I grew up as a good girl. knowing that breaking the law was the wrong thing to do and things like that, but since I’ve learned more about Civil Disobedience I’ve realised how important it is in any social movement, You know, Gandhi’s salt marches were an act of civil disobedience – they broke the law, a law in that case, that they identified as meaningless. The Apartheid struggle – there was a lot of breaking laws that they couldn’t identify with, that they saw as wrong.
Now shutting down a Shell Station, it’s not exactly the same, but it’s taking a message that step further and when you’ve identified a company that will not listen to you.
S: So you feel that society has a moral obligation to stand up for things even if they are not achievable?
A: Absolutely, so Shell are supposed to start drilling in the Arctic this week, but they haven’t because of their ship running aground, I think you have to stand up for things, if you don’t nothing will ever change and OK, so we might be facing a huge oil giant and they are already in the Arctic, they are already waiting, but the least empowering thing to do would be to turn your back and say – OK I can’t do anything – that will never help us to change anything at all. All of the social changes in our history have relied on people saying – no I’m going to stand up to this – even in the face of odds that they felt were absolutely impossible, so I think it’s vital.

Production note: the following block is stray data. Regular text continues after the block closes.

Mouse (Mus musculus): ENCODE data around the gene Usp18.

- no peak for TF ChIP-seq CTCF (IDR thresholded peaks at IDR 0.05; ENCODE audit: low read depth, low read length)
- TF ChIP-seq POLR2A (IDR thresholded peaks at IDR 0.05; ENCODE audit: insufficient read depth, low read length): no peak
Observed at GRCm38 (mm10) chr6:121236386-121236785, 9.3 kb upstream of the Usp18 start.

S: What would you want to say to people in London if you were to try to persuade them to get involved?
A: It’s time to stop seeing the environment as an issue to be left to a few people who ‘like trees’ etc. We have to realise the environment is an issue for all of us – it’s a human issue that is affecting every one of us and is going to have a devastating impact on our future – for that reason it’s time to stand up and be counted and to get involved. One of the things is people don’t realise they can volunteer. Until I got involved I didn’t realise there is a local group you can join, where you’re not pushed into anything.
If you agree with Abigale, you can find more information on Greenpeace activities here.
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Darren is the editor and publisher of Snipe.